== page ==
The devices over which it was sued are no longer on sale and yet the case has dragged on since then but lawsuits and countersuits being filed by both companies.
Quinn parried those accusations, saying Samsung's sales soared not due to iPhone's "minor design elements" but because the company employed the Google Android operating systems on its phones and struck more favorable deals with cellphone carriers.
This week's trial will now determine how damages will be calculated, as the jury will be told to consider the arguments back at the beginning. Apple wants $1bn from Samsung, the full amount of profit it made from phones that infringed three of Apple's design patents.
That figure, according to Samsung, comes to $28 million. After Samsung agreed to pay some damages, the case went to the U.S. Supreme Court in 2016 and was returned to Koh with an order to revisit a $399 million portion of damages.
The third complaint was under the screen with Apple claiming that Samsung had copied the graphical user interface showing the layout of apps on its home screen.
The Right Stuff Author Tom Wolfe Dies at 88
He'd worked in traditional journalism through the 1950s; the custom-car subculture brought him to the crisis moment necessary to innovation.
"It could be that Samsung wants to prove a point that patents shouldn't be overused", Risch said.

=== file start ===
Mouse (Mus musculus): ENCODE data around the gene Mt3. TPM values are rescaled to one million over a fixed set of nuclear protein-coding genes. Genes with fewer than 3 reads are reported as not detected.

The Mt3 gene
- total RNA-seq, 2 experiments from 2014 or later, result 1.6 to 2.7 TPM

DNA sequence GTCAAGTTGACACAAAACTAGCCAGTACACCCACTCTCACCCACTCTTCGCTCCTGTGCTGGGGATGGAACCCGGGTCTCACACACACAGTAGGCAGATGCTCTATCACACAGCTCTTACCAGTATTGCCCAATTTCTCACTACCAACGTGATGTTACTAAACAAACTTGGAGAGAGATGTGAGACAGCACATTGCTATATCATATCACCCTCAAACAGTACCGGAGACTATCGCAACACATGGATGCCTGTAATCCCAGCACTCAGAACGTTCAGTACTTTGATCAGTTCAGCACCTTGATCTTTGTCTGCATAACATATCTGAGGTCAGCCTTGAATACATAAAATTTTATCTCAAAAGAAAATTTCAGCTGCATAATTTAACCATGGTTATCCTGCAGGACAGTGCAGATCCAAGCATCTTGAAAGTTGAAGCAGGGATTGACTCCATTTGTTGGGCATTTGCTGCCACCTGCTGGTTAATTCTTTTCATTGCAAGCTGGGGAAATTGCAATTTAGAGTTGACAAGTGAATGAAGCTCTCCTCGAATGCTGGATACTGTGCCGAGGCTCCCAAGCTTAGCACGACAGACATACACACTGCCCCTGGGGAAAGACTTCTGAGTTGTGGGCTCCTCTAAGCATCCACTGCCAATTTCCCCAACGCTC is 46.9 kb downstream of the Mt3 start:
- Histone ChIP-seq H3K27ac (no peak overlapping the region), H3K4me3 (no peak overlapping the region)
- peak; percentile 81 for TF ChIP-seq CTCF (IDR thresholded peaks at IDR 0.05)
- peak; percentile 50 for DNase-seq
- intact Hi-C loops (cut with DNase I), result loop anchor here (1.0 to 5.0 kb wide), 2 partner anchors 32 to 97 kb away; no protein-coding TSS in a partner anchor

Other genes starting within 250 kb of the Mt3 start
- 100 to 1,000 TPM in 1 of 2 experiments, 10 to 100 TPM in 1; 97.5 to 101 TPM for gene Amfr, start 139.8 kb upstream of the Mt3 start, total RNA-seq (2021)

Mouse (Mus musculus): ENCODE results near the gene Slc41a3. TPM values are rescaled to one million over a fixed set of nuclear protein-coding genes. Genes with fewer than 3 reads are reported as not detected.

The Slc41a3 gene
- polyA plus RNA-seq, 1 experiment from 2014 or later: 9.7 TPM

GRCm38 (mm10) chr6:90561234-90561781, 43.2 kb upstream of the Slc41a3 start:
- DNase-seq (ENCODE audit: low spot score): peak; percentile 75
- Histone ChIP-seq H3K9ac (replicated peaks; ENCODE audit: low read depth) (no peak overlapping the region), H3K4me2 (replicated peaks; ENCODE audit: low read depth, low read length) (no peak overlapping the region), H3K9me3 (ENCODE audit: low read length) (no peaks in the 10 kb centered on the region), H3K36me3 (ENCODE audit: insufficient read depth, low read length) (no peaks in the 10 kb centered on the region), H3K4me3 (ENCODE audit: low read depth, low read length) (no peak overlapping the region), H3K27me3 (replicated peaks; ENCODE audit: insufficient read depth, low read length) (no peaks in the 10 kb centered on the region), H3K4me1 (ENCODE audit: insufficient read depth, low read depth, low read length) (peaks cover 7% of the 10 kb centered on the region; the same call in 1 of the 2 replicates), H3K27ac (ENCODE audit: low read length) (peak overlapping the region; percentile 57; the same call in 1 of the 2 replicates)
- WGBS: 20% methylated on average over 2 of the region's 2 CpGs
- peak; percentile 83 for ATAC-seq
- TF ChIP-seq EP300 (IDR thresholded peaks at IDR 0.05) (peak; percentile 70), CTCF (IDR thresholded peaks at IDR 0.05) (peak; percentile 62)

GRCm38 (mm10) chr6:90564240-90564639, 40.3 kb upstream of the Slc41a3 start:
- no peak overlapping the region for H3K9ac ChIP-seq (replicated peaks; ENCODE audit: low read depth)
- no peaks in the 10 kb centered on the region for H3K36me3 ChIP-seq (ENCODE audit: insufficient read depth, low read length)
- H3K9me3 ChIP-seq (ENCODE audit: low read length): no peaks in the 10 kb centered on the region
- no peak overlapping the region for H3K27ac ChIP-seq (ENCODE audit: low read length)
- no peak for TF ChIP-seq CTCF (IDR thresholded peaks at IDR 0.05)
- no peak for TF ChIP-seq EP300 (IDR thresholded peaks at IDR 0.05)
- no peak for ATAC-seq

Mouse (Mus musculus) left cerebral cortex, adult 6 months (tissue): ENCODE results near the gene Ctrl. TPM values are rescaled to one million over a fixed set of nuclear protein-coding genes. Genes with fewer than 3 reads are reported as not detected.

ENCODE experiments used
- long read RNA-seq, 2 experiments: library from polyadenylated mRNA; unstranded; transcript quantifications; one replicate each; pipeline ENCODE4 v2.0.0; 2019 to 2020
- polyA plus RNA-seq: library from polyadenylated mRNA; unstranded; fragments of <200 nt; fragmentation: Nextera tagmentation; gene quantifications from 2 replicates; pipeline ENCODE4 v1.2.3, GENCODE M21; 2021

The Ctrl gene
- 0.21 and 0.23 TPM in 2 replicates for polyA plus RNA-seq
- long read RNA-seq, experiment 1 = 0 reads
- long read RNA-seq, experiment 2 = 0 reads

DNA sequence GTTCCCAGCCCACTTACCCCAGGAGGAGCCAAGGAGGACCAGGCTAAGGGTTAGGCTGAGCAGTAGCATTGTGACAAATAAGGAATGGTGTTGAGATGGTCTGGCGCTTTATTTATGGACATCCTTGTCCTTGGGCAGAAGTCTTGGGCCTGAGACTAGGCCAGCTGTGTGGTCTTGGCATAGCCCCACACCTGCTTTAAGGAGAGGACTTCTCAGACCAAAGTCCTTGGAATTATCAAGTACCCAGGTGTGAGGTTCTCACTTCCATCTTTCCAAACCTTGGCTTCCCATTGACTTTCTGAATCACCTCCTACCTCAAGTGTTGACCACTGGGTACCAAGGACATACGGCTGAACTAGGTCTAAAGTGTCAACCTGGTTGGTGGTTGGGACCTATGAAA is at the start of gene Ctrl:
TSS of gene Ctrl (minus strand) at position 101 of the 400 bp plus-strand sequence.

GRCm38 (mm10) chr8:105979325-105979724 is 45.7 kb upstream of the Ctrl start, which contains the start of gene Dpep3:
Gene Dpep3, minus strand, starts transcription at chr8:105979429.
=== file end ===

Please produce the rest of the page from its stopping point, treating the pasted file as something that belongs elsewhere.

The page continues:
But senior director of design at Apple Richard Howarth argues Samsung "blatantly ripped off" the iPhone's design with its early Galaxy phones. While Apple says that it constitutes the entire phone, Samsung disagrees, asserting that it could be applied specifically to separate components within a phone. Come December 2015, it was decided that Samsung would finally pay Apple $548 million.
"Design is what ties it all together", Lee said in US Northern California District Court in San Jose, California.
The trial first erupted in 2011, just a year after Apple released the original iPhone 4.
As a quick refresher, the case centers around whether or not design patents are "powerful tools to keep competitors at bay or relatively limited in power", as CNET puts it. It won the case and was awarded $1.05 billion in 2012. "They are entitled to profits only on [infringing] components, not the entire phone". Susan Kare, a GUI designer who was part of Apple's Macintosh design team and has since worked for Microsoft and IBM, will testify that the iPhone GUI can not be separated conceptually from the phone.
Apple and Samsung are now fighting it out again.